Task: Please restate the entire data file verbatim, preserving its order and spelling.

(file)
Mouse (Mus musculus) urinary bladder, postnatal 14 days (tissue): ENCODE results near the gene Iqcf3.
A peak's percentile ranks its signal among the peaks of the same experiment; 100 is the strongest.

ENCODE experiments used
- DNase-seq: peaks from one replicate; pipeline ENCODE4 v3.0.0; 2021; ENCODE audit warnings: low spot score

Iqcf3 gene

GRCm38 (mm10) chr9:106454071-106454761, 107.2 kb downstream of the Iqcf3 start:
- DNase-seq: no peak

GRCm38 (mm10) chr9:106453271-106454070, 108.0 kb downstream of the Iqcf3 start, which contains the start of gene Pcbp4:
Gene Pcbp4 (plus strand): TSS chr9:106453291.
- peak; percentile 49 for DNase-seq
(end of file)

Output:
Mouse (Mus musculus) urinary bladder, postnatal 14 days (tissue): ENCODE results near the gene Iqcf3.
A peak's percentile ranks its signal among the peaks of the same experiment; 100 is the strongest.

ENCODE experiments used
- DNase-seq: peaks from one replicate; pipeline ENCODE4 v3.0.0; 2021; ENCODE audit warnings: low spot score

Iqcf3 gene

GRCm38 (mm10) chr9:106454071-106454761, 107.2 kb downstream of the Iqcf3 start:
- DNase-seq: no peak

GRCm38 (mm10) chr9:106453271-106454070, 108.0 kb downstream of the Iqcf3 start, which contains the start of gene Pcbp4:
Gene Pcbp4 (plus strand): TSS chr9:106453291.
- peak; percentile 49 for DNase-seq